Presidents William Howard Taft and Theodore Roosevelt battled it out in the election of 1912, even though Roosevelt had handpicked Taft as his successor just four years earlier. What made the Republicans turn on each other? And did the invention of the teddy bear play a role?
In 1909, just after being elected president, Taft took on his biggest opponent yet: the teddy bear. In a year-long battle, Taft supporters tried to replace the beloved teddy bear with a new stuffed animal, Billy Possum, declaring, "Good-bye, Teddy Bear. Hello, Billy Possum." The stuffed marsupial was praised in poems, promoted on postcards, and even shown eating a teddy bear. But why a possum? Unlike the inspirational story behind the first teddy bear, Taft supporters picked the possum for a simple reason: Taft liked eating possum. The president became so closely linked with possums that supporters mailed live possums to the White House.
Why didn't Billy Possum catch on like the teddy bear? The answer might be political. Roosevelt is consistently remembered as one of the best presidents, while Taft is perhaps one of the most forgotten. Tired of being ignored, Taft tried to make Billy Possum happen, but it ultimately backfired.
In 1902, President Theodore Roosevelt was in Mississippi on a bear hunting trip, but when the disappointed president couldn't find any bears, his assistants tied one to a tree so the president could finish the job. Roosevelt refused, claiming it was unsportsmanlike.
The story quickly spread, along with a political cartoon showing an adorable bear cub. When stuffed animal makers Morris and Rose Michtom saw the cartoon, they designed a stuffed toy bear, named "Teddy's Bear." Roosevelt was on board with the idea, and the teddy bear was born. Nearly a million teddy bears were sold within the first five years of its release.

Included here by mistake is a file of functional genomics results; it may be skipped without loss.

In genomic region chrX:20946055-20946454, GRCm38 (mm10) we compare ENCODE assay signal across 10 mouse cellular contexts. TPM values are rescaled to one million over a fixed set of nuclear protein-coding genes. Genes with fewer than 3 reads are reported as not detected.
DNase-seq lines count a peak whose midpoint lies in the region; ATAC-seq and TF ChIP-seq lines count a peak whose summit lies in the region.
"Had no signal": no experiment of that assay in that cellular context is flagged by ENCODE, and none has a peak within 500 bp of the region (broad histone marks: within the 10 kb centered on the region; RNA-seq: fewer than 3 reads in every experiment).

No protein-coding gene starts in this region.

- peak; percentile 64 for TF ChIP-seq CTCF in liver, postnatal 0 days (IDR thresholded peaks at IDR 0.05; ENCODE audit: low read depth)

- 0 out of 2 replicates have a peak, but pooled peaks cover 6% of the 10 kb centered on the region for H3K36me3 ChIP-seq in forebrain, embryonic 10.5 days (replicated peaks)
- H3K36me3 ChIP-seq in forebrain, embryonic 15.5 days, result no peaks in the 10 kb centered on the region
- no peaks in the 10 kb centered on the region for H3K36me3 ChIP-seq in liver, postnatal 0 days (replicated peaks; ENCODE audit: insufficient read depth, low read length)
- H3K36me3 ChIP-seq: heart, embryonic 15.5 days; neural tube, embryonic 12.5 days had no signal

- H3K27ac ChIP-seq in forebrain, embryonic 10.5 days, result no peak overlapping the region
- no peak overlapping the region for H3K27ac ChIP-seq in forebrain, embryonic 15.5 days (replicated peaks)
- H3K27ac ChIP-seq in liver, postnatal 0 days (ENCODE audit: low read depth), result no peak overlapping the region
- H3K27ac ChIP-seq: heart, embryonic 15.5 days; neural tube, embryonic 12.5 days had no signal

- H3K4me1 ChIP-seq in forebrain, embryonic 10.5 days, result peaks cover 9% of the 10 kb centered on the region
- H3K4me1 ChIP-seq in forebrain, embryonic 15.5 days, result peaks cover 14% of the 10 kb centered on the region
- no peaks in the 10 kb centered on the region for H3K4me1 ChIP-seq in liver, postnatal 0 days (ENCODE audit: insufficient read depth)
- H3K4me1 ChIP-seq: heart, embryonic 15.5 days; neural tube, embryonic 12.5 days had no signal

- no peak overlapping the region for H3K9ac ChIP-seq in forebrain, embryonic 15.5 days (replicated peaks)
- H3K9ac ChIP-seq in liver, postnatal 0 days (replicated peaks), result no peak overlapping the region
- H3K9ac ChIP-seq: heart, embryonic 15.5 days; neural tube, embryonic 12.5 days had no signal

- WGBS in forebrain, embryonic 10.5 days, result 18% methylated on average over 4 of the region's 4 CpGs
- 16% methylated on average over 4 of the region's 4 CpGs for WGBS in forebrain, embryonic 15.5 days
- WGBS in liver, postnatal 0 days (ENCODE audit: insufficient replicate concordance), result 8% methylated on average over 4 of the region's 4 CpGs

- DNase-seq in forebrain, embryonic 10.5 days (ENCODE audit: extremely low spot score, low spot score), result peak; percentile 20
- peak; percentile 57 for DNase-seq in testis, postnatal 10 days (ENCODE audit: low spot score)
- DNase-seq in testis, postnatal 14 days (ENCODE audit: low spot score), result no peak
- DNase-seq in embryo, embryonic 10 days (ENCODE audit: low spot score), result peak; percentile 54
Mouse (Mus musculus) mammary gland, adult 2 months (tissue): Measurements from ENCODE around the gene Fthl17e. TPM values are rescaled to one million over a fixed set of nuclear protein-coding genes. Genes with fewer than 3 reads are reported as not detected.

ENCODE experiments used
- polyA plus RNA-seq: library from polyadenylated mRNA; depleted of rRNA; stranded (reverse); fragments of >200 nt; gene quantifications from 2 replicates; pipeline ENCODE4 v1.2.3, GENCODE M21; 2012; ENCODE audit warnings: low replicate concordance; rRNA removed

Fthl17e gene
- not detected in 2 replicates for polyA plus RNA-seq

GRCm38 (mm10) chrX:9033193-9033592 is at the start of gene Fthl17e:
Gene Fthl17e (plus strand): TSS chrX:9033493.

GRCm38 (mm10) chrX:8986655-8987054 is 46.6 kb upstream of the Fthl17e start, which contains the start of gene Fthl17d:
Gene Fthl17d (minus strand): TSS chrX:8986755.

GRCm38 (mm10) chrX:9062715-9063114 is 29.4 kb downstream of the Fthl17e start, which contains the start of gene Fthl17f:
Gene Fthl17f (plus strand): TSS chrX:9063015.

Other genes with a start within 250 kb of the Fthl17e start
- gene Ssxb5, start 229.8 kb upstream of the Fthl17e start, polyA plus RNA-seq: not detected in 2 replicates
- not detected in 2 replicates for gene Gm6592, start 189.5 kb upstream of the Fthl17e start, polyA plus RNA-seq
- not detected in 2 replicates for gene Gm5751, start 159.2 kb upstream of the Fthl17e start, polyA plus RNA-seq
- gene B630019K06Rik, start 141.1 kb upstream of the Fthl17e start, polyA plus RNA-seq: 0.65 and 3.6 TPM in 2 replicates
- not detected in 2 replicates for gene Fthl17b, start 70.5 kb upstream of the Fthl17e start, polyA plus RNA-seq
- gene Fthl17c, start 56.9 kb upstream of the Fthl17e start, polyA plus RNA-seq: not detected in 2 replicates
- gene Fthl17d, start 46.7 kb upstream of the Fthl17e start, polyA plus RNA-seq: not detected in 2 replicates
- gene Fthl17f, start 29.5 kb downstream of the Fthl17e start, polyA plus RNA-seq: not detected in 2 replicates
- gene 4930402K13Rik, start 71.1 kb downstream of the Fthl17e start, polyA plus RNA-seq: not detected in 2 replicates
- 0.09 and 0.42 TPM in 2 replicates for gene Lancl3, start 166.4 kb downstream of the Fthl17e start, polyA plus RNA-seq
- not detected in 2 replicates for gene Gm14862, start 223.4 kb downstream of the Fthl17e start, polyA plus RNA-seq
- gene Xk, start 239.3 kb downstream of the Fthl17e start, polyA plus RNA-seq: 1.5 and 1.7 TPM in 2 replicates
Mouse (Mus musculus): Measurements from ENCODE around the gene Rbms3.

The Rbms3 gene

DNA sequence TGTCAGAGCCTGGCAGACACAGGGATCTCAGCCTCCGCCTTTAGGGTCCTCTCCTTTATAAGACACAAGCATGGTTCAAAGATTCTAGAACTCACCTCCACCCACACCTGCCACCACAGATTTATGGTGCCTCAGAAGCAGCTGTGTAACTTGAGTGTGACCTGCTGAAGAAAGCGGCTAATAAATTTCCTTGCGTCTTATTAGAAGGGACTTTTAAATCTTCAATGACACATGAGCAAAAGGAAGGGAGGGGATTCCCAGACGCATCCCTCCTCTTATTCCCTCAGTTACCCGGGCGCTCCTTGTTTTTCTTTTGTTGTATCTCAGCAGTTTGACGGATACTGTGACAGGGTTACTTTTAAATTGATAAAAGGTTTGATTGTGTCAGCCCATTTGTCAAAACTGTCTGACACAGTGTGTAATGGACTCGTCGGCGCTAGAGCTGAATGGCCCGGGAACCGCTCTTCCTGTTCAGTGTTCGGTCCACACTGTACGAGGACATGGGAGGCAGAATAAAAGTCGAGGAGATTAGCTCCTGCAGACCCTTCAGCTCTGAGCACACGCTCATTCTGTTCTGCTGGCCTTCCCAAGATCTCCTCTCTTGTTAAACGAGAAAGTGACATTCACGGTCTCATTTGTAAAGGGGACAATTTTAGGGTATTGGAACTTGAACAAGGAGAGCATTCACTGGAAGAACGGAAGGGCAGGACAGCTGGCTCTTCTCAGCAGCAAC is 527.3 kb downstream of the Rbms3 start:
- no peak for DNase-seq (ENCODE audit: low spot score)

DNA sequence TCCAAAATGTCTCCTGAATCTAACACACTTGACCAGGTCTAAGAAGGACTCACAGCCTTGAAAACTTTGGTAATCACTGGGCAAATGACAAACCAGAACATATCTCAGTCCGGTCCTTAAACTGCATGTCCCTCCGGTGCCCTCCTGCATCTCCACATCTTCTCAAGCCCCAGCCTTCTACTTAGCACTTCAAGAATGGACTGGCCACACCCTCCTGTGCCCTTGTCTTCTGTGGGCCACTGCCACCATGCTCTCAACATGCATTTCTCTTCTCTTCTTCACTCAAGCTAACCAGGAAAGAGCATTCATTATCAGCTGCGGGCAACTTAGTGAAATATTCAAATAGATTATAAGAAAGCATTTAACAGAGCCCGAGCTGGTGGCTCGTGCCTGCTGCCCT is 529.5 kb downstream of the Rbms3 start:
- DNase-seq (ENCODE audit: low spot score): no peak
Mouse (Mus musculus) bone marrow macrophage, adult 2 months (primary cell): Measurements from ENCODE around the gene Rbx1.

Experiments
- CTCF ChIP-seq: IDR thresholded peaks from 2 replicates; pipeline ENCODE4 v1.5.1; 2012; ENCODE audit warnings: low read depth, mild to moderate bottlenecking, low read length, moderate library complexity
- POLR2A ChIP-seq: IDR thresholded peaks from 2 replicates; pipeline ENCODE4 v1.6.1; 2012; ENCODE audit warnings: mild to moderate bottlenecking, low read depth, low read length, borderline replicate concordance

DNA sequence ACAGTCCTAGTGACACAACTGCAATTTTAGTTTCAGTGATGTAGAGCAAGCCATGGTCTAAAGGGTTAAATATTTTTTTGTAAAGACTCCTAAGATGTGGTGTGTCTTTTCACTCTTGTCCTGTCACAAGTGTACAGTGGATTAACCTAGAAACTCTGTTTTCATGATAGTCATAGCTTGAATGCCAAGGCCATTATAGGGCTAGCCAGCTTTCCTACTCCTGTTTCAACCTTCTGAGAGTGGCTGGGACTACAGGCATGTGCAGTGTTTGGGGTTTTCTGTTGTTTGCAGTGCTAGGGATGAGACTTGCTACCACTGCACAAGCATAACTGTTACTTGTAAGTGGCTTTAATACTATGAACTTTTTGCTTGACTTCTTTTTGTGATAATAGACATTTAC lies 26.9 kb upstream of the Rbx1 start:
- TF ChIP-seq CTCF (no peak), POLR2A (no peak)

The teddy bear was more than a stuffed animal. The teddy bear replaced dolls in the toy market, and it became proof of Roosevelt's popularity. The teddy bear was so closely linked with Roosevelt, toymakers assumed people would stop buying them once he left office.
As Roosevelt's term ended, toymakers looked for the next teddy bear. But what loveable animal could replace the teddy bear? In their search, Taft supporters latched onto a nocturnal marsupial as the next big children's toy.
The idea for Billy Possum was born at a 1909 banquet in Atlanta. President-elect Taft specifically requested "possum and taters," or a roasted possum on a heap of sweet potatoes. Taft loved the dish. In fact, he ate it so fast that a doctor warned him to slow down.
The next day, Taft said, “Well, I certainly like possum... I ate very heartily of it last night, and it did not disturb in the slightest my digestion or my sleep.”
Less than 24 hours after Taft ate his possum and taters, a new company called the Georgia Billy Possum Company was formed. After the success of the teddy bear, Taft supporters hoped Billy Possum would become the next big thing. The Georgia Billy Possum Company jumped into gear, making deals with toy distributors to sell the stuffed animal to children across the country.
When the Georgia Billy Possum Company started manufacturing stuffed animals, they tried to make Billy Possum just like the real thing. They took possum skins from expired possums and stuffed them. The unfortunate result looked more like a rat than a possum. Instead of stuffing possums, the company decided to design a toy possum. Billy Possum was instantly declared the replacement teddy bear.
By 1907, Americans had already bought nearly a million teddy bears. So in 1909, Taft supporters and toy manufacturers were confident that Billy Possum would replace the teddy bear as America's new favorite stuffed toy.
The Los Angeles Times declared, "The Teddy Bear has been relegated to a seat in the rear, and for four years, possibly eight, the children of the United States will play with 'Billy Possums.'"